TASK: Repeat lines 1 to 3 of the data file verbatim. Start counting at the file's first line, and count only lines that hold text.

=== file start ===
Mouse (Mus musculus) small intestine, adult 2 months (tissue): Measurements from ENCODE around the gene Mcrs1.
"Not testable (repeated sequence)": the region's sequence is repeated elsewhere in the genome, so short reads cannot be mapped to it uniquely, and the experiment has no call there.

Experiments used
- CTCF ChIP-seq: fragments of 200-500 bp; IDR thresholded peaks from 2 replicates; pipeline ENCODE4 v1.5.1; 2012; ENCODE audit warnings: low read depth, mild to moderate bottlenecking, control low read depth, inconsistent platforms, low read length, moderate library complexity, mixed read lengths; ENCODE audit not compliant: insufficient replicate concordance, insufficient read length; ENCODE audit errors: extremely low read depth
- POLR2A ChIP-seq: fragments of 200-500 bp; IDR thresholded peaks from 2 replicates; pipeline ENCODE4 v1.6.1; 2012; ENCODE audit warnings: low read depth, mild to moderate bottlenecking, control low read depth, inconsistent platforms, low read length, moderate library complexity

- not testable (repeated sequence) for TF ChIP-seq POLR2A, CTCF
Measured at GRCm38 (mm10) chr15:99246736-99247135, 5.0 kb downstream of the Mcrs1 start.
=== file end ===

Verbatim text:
Mouse (Mus musculus) small intestine, adult 2 months (tissue): Measurements from ENCODE around the gene Mcrs1.
"Not testable (repeated sequence)": the region's sequence is repeated elsewhere in the genome, so short reads cannot be mapped to it uniquely, and the experiment has no call there.

Experiments used